New drug approved that dissolves double-chin fat

 On Wednesday, the Food and Drug Administration approved a new drug called ATX-101, it's been causing quite a bit of buzz in the cosmetic industry.

The drug targets an area we don't hear too much about; the dreaded double chin.

If you're one of many bothered by your chinny chin chin, it appears hope is on the horizon.

"Double chin, what you're thinking about is the fat in an area that should be a 90-degree angle," said Dr Pablo Prichard.

Due to weight gain or genetics, the doctor says fat cells can end up in abundance below your chin, making it appear you have two, three, or even more chins. It's called submental fullness.

Dr. Prichard is the head of plastic surgery at John C. Lincoln Hospital. He says ATX-101 is the new injectable drug that was approved by the FDA.

In trials, according to the drug maker Kythera on its website, double chin patients treated with the drug have had success in removing the fat.

"It actually dissolves the membranes in the fat cells, and once the fat cell doesn't have the membrane around it, it just dies, and all of that fat gets excreted and treated in the liver, it goes back into circulation and removes it from this specific spot," said Prichard.

The appeal for many is there's no downtime. "It's an office procedure that takes 5-10 minutes," he said.

The cost? There are no hard numbers yet, but the estimates are about $2,000 per treatment. The before and after result photos show results after 5-6 treatments of the drug. Five treatments could total over $10,000.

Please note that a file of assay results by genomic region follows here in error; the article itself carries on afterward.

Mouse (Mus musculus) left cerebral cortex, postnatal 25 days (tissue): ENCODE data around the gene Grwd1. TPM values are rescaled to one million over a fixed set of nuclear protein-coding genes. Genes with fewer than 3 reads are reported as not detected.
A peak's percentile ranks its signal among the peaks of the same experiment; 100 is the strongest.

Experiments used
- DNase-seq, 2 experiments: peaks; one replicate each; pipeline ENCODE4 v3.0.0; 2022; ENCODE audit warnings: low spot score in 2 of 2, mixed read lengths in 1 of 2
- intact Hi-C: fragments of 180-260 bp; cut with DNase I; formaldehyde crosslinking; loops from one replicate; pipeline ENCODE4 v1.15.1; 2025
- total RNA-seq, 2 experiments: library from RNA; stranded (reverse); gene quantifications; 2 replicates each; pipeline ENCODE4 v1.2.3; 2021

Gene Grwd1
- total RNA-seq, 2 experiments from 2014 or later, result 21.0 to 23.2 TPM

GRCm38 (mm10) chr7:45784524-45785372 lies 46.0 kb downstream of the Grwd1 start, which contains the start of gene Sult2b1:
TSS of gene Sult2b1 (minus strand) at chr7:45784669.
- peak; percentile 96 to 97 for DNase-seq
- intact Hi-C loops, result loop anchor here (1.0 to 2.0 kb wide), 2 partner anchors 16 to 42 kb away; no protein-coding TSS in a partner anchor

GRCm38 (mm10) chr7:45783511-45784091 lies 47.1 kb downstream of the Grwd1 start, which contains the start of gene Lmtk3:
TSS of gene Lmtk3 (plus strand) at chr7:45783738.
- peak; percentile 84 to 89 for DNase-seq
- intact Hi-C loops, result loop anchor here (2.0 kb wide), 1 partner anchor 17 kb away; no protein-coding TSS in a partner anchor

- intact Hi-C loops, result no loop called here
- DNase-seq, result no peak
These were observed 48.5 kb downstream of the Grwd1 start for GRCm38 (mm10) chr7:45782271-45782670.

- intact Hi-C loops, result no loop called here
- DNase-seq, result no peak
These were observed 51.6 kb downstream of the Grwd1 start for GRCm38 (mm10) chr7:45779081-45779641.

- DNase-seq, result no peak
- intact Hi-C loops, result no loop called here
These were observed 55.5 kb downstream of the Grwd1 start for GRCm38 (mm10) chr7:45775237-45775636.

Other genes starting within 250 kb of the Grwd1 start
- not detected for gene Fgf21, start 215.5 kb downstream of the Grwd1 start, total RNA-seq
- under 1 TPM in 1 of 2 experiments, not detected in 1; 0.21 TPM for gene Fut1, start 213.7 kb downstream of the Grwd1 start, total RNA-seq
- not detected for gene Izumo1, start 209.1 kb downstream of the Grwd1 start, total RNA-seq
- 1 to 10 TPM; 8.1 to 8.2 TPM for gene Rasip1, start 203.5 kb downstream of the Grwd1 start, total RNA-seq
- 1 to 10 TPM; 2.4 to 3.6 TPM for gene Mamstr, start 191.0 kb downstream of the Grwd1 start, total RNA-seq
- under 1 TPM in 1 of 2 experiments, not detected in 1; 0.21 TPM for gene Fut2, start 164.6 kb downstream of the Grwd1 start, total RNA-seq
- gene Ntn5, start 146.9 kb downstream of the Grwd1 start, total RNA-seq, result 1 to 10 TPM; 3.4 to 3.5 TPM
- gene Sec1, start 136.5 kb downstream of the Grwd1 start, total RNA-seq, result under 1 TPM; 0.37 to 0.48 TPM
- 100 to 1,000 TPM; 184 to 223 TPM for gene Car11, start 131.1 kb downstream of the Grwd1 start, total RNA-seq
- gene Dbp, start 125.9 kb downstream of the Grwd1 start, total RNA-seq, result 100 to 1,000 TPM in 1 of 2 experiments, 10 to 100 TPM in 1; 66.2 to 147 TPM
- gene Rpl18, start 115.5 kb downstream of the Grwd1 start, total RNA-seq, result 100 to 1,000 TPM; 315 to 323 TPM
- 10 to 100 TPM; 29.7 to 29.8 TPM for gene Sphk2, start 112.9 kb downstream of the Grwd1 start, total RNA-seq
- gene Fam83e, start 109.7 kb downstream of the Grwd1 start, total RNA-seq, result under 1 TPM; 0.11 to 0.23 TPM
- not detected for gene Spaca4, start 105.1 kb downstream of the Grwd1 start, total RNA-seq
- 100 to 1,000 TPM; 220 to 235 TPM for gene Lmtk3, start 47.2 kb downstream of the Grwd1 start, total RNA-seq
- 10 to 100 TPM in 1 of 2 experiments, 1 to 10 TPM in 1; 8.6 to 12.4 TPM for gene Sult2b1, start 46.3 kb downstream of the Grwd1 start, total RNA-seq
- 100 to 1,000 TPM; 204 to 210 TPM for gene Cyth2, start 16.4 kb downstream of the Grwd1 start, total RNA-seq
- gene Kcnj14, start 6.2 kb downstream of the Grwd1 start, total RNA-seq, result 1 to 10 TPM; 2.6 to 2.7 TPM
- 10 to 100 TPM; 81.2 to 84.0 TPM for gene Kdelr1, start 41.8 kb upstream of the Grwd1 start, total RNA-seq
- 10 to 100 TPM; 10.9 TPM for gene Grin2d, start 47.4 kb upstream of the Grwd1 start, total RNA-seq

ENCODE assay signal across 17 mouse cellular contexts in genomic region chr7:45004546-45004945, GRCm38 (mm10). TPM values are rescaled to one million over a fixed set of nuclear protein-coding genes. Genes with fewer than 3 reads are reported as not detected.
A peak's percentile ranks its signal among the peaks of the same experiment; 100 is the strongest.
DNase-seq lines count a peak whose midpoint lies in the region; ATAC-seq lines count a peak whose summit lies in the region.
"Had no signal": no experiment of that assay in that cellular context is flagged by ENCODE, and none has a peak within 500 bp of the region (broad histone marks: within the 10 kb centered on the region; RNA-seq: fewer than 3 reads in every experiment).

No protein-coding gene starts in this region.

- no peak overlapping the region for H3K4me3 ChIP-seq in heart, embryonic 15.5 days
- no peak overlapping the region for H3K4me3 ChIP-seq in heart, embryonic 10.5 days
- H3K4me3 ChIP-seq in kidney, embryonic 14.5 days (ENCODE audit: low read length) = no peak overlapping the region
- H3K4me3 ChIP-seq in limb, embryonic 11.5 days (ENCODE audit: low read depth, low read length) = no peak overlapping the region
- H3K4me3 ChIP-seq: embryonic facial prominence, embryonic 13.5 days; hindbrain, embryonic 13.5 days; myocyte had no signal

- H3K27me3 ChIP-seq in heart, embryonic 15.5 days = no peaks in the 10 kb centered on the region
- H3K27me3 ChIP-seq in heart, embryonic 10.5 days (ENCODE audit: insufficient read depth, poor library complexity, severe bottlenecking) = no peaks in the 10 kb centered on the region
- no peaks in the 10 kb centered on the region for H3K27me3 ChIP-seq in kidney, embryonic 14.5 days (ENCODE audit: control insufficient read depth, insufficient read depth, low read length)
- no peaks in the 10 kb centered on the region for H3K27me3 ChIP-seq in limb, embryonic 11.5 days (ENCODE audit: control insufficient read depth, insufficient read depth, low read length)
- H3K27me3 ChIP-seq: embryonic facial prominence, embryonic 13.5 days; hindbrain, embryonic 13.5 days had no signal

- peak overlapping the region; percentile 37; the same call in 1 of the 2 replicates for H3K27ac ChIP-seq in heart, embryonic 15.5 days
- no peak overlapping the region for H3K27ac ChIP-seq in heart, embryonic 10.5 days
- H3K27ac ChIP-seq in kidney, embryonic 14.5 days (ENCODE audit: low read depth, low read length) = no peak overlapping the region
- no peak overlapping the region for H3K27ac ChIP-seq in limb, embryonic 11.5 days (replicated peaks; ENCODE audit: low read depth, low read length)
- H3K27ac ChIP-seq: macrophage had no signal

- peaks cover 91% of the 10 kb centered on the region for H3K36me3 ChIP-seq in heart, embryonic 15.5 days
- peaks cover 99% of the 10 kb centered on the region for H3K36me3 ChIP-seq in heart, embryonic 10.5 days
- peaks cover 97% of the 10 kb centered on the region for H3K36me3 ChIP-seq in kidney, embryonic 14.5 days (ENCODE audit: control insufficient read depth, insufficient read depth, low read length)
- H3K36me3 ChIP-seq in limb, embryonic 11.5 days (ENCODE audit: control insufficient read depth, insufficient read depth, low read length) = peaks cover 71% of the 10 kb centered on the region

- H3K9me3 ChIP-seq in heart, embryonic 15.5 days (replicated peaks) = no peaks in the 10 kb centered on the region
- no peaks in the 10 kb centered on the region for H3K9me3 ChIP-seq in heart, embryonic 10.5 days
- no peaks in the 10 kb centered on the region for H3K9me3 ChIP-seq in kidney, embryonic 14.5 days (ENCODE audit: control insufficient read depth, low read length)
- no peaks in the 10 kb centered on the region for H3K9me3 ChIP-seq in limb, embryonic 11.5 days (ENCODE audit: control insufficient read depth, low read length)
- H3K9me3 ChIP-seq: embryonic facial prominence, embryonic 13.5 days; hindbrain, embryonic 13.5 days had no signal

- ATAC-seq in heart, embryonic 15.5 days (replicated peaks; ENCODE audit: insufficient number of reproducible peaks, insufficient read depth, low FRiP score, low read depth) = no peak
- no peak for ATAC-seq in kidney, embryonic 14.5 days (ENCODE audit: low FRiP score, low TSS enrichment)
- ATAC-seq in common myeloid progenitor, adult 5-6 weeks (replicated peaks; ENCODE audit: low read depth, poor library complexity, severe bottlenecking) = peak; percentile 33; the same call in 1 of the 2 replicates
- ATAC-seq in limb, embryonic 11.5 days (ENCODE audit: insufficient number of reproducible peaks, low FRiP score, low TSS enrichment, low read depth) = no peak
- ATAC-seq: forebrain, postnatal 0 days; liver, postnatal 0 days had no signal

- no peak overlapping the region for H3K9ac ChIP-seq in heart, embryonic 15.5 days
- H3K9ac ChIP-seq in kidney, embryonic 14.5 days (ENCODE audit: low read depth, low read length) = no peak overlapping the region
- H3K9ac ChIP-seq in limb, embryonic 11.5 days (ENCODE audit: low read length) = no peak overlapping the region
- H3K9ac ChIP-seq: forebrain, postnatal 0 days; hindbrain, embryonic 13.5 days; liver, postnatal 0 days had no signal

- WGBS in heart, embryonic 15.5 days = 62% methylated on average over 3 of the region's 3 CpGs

Prichard says there are some patients who would require just one treatment.

"You could be if you have just a little bit, but if you have a lot... it's a multi-treatment," said Prichard.

A leery public question remains whether ATX-101 is safe.

"Most definitely, I wouldn't do it to you, to find out ten years later that this gives you cancer or something, so no it's safe," said Prichard.

Prichard says ATX-101 is a synthetic form of what your liver produces naturally.

"It's actually bile, part of what is excreted in the liver to dissolve our own fat in our intestines, so it's a portion of bile," he said.

Will people invest in the treatments to get rid of extra chins?

"I would look at this, so you see this, it would be gone, but then exercise is cheaper," said Francisco Osornio.

"I think it's all about looks, looking your best so what ever improves it makes you look better," said Max Daniel.

"I think it's silly, I believe if you hit the gym and worked out, you might lose some of that double chin," said Angel Ceballo.

Dr. Prichard, who runs his own office, cautions would-be patients to take their time and do their research.

It may sound odd, but be careful who you trust your neck fat to.

"With everything else there's an art to it, don't grab a Groupon. You should research it, go out and find who is good in your area," said Prichard.

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